Engineers, not drivers
Economic Times, 10 April 2014
In first world countries, government institutions broadly work. When a new leader of an institution comes along, he is the driver of a car - he focuses on where he wants to go, and can assume that the car moves forward and responds to the turn of the steering wheel. In India, government institutions are the car that does not move, where turning the steering wheel is ineffective. To do public policy in India, the skill required is that of an engineer and not the driver. It is about opening the hood, understanding what is wrong with the institution, and fixing it.
As an example, consider the US Food and Drug Administration. This is an agency which embeds a hundred years of effort on setting up good laws, building a sound organisation structure, developing sound processes, and establishing a skilled work force. There is extensive jurisprudence in place which shapes the private sector, the employees of the agency and the judges in future cases. The courts work well. Why does an FDA employee wake up in the morning and (largely speaking) do good work every day? There is a complex web of incentives and accountability that keeps the whole thing ticking correctly.
The US FDA is a machine that is working. When a new leader comes along, he has the luxury of taking the wheel of a machine that basically works. He has the luxury of thinking about where he wants to go, in the space of policy.
In contrast, agencies in India are broken. The laws are faulty, the organisation charts are wrong, internal processes are defined badly or often undefined. The courts work poorly. Employees of the agency are suffused with ignorance, laziness and corruption: they do not wake up in the morning and do good work every day.
In Lant Pritchett's delicious phrase, the Indian FDA is engaged in `isomorphic mimicry' where it vaguely looks like an FDA from the outside, and tries to derive legitimacy and prestige out of the role and success of FDA-like agencies worldwide. But while the imposing building in India vaguely looks like an FDA from the outside, it is empty inside. There is no capability there.
When a new leader comes along, he does not have the luxury of taking the wheel on top of an organisation that basically works. He cannot afford to be a driver and envision destinations: he has to be an engineer and fix the car.
The task in India is that of building State capacity, of making the car work. To be useful in Indian public policy, the leadership of an agency has to start at the laws, figure out objectives - powers - accountability, come up with a new organisation diagram, write new process manuals, and recruit and reskill the staff so that they are able to work within those process manuals. This is the work of an engineer and not a driver. The leadership team that thinks of government in this fashion is being useful. When the leadership tries to act like a driver, operating the steering wheel while leaving the machine intact, it will be ineffective (as the car does not work). Five years would go by and nothing would get better.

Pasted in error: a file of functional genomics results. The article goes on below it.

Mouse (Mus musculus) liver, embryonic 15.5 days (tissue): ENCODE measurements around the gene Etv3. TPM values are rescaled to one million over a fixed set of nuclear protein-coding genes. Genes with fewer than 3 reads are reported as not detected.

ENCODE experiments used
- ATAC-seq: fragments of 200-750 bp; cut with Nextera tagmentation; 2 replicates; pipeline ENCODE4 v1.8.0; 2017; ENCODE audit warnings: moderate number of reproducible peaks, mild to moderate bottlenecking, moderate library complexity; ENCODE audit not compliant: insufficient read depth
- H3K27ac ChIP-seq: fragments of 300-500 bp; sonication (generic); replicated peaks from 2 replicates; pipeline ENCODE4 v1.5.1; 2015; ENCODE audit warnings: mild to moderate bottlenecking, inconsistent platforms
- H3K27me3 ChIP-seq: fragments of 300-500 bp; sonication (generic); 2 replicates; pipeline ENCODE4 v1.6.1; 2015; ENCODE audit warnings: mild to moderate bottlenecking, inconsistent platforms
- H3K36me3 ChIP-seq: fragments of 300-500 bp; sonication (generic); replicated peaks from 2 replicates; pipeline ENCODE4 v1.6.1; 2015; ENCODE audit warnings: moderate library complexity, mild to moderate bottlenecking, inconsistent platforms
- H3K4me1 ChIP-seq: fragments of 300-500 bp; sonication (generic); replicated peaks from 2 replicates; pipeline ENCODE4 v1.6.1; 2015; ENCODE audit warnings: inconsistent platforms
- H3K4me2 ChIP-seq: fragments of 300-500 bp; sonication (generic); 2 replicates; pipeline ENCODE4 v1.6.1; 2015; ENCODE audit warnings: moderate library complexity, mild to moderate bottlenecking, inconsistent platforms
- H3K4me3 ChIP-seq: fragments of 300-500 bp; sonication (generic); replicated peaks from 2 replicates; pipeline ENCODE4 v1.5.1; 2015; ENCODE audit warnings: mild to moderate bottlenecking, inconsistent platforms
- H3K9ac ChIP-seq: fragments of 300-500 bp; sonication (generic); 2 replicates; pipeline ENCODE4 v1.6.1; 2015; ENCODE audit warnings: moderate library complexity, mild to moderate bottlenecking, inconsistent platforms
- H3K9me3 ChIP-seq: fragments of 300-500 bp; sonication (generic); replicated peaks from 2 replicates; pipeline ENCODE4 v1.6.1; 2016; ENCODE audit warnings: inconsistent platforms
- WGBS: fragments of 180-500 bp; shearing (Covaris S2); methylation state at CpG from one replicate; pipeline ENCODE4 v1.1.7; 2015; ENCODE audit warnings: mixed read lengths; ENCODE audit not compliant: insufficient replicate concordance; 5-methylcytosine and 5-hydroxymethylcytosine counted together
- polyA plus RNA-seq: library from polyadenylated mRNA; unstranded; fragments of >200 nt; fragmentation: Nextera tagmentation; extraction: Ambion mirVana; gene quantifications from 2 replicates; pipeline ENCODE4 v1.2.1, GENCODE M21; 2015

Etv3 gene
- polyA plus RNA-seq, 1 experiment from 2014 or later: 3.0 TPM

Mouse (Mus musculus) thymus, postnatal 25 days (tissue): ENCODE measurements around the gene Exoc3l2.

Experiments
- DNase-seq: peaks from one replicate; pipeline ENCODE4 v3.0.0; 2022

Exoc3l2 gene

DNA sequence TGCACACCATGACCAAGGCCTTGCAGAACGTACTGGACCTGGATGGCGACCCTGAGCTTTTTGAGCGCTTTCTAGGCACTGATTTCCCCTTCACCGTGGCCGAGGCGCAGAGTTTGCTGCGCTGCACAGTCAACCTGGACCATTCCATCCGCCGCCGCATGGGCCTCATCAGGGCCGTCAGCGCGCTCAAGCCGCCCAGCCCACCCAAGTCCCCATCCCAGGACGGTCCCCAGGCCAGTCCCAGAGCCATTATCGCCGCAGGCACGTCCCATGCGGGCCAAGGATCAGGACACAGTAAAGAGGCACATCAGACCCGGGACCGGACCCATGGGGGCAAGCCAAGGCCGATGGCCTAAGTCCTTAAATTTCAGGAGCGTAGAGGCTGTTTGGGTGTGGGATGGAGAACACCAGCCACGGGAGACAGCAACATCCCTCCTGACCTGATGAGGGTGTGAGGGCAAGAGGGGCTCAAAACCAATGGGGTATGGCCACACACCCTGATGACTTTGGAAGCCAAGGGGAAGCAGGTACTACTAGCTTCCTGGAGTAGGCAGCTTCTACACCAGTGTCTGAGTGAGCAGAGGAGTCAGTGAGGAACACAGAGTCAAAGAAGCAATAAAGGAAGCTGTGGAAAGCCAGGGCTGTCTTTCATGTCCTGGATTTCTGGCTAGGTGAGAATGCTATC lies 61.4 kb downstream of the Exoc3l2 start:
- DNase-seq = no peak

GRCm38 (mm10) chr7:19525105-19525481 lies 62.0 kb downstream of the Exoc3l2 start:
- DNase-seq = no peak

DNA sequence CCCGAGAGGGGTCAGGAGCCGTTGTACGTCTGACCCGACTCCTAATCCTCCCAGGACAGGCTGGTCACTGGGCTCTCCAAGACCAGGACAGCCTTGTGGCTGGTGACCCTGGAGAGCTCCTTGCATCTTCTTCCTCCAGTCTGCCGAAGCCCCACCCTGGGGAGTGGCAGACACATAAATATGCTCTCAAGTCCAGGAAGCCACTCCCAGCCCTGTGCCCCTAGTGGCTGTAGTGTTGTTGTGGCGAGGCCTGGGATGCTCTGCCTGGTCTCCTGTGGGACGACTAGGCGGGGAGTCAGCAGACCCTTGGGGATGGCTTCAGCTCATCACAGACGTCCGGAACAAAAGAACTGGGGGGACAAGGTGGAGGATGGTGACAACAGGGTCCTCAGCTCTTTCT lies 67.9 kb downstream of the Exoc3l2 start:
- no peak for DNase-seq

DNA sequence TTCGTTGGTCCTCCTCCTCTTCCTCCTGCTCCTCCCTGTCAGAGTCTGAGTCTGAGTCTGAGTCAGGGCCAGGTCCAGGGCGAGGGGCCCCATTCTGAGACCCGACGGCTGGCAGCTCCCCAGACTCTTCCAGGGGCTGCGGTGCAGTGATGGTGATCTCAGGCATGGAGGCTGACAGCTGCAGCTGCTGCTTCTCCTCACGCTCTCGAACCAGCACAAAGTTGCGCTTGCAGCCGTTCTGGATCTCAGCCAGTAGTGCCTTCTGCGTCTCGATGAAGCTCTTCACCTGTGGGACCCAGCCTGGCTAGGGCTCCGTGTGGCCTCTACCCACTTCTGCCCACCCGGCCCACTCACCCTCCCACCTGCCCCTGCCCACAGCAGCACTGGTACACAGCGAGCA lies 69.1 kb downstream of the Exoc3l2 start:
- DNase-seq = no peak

All too often, when you pluck a skilled person from the US and discuss public policy in India, that skilled person is comprehensively useless. That skilled person is the New York taxi driver, who knows how to drive a car, but has zero understanding about how a car works. Policy practitioners in the West take the reins of a machine which has been perfected over decades. They do not understand the subtleties of law, incentives, accountability, organisation structure, process engineering, and public administration which makes those machines work soundly.
In India, we now need a new wave of intricate engineering in order to achieve cars that work. For every arm of government, we have to clarify objectives -- getting government away from random meddling to narrowly addressing market failures. We need to precisely define the powers of government, to get away from the abuses of sweeping powers. We need to envelop government in an array of accountability mechanisms, so that functionaries serve the people of India instead of wallowing in laziness, corruption and ignorance. We need to figure out organisation diagrams, write new process manuals and do recruitment and reskilling. This construction of State capacity has begun in one field -- finance -- with the Indian Financial Code.
For a potential leader to matter in India, there must be a focus on the hard work of going under the hood and doing engineering, and not the fun stuff of driving. There are a few areas in India where stroke-of-the-pen reforms can do decontrol and make things better. But in most cases, the problems consist of creating State capacity: of engineering and not driving.
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